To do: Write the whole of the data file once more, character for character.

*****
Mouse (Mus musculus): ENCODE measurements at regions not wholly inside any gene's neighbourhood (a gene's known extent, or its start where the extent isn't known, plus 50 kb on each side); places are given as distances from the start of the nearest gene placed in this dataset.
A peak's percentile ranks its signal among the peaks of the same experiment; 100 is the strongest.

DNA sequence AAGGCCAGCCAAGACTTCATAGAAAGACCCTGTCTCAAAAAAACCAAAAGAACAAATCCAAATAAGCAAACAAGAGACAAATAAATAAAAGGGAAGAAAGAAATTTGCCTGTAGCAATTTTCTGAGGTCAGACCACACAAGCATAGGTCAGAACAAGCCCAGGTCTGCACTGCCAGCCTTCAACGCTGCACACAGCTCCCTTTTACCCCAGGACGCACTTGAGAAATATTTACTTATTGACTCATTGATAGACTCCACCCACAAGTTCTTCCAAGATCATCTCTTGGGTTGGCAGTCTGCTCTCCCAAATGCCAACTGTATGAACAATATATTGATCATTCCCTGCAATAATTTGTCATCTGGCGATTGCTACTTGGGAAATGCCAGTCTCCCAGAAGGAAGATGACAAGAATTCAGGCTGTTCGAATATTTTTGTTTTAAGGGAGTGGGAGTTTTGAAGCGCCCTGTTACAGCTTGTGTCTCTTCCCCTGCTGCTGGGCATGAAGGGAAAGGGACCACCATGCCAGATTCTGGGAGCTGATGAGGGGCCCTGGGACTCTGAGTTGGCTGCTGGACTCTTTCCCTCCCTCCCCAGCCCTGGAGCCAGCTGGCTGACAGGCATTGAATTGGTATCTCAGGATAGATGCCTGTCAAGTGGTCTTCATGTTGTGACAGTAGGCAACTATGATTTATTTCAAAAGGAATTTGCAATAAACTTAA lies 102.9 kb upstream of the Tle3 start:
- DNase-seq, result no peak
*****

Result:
Mouse (Mus musculus): ENCODE measurements at regions not wholly inside any gene's neighbourhood (a gene's known extent, or its start where the extent isn't known, plus 50 kb on each side); places are given as distances from the start of the nearest gene placed in this dataset.
A peak's percentile ranks its signal among the peaks of the same experiment; 100 is the strongest.

DNA sequence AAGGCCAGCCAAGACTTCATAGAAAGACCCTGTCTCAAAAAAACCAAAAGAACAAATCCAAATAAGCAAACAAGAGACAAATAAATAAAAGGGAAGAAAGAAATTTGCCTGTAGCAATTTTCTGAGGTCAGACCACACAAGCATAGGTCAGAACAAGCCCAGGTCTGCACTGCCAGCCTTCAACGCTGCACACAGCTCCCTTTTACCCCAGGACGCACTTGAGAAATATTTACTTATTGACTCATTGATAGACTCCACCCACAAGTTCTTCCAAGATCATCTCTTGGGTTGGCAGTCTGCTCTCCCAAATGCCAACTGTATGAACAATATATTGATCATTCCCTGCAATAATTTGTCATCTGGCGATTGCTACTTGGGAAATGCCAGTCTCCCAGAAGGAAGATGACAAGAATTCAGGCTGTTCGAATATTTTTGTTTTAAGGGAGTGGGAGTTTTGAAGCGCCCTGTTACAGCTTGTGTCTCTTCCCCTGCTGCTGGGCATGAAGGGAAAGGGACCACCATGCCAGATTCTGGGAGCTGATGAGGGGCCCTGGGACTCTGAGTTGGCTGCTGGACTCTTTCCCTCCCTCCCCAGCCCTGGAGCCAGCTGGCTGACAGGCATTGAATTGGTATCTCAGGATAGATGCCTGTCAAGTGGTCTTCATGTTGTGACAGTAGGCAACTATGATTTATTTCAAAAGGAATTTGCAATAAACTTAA lies 102.9 kb upstream of the Tle3 start:
- DNase-seq, result no peak